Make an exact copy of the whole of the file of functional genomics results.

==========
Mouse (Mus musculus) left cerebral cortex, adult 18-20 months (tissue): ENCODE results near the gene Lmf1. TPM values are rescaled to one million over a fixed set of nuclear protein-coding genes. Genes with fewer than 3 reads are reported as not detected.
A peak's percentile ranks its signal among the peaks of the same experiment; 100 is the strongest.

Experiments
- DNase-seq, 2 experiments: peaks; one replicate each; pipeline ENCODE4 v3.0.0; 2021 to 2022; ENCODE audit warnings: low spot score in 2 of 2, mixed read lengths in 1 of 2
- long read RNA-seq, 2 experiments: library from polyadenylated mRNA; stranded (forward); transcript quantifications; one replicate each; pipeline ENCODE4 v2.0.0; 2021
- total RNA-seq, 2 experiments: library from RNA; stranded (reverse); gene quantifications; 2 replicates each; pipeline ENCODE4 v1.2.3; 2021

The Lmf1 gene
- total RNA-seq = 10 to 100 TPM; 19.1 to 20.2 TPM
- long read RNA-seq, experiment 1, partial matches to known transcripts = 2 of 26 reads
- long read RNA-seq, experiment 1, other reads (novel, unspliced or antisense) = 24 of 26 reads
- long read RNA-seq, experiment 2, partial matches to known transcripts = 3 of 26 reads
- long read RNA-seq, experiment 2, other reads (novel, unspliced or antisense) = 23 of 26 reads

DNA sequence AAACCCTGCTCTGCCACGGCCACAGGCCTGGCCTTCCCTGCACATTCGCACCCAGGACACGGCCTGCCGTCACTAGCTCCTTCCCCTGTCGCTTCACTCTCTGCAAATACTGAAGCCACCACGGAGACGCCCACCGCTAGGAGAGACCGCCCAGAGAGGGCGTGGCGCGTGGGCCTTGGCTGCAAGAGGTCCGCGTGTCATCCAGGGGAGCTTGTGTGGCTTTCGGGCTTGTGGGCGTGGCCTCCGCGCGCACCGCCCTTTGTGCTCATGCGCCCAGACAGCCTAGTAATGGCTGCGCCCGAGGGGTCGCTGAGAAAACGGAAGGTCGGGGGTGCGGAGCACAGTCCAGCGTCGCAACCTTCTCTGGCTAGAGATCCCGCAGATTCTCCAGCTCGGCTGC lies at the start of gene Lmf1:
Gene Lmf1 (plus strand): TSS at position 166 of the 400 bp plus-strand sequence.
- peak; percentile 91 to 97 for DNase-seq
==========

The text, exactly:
Mouse (Mus musculus) left cerebral cortex, adult 18-20 months (tissue): ENCODE results near the gene Lmf1. TPM values are rescaled to one million over a fixed set of nuclear protein-coding genes. Genes with fewer than 3 reads are reported as not detected.
A peak's percentile ranks its signal among the peaks of the same experiment; 100 is the strongest.

Experiments
- DNase-seq, 2 experiments: peaks; one replicate each; pipeline ENCODE4 v3.0.0; 2021 to 2022; ENCODE audit warnings: low spot score in 2 of 2, mixed read lengths in 1 of 2
- long read RNA-seq, 2 experiments: library from polyadenylated mRNA; stranded (forward); transcript quantifications; one replicate each; pipeline ENCODE4 v2.0.0; 2021
- total RNA-seq, 2 experiments: library from RNA; stranded (reverse); gene quantifications; 2 replicates each; pipeline ENCODE4 v1.2.3; 2021

The Lmf1 gene
- total RNA-seq = 10 to 100 TPM; 19.1 to 20.2 TPM
- long read RNA-seq, experiment 1, partial matches to known transcripts = 2 of 26 reads
- long read RNA-seq, experiment 1, other reads (novel, unspliced or antisense) = 24 of 26 reads
- long read RNA-seq, experiment 2, partial matches to known transcripts = 3 of 26 reads
- long read RNA-seq, experiment 2, other reads (novel, unspliced or antisense) = 23 of 26 reads

DNA sequence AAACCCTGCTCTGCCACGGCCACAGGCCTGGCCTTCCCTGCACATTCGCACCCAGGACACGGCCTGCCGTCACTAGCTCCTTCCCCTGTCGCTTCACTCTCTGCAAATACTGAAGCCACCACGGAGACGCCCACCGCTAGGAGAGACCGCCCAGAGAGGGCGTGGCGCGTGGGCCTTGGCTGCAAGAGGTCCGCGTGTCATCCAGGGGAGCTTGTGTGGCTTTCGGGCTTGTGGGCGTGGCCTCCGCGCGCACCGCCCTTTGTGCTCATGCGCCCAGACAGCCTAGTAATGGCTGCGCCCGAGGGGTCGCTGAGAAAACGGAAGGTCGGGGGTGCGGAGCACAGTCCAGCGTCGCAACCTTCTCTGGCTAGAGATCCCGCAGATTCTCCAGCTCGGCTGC lies at the start of gene Lmf1:
Gene Lmf1 (plus strand): TSS at position 166 of the 400 bp plus-strand sequence.
- peak; percentile 91 to 97 for DNase-seq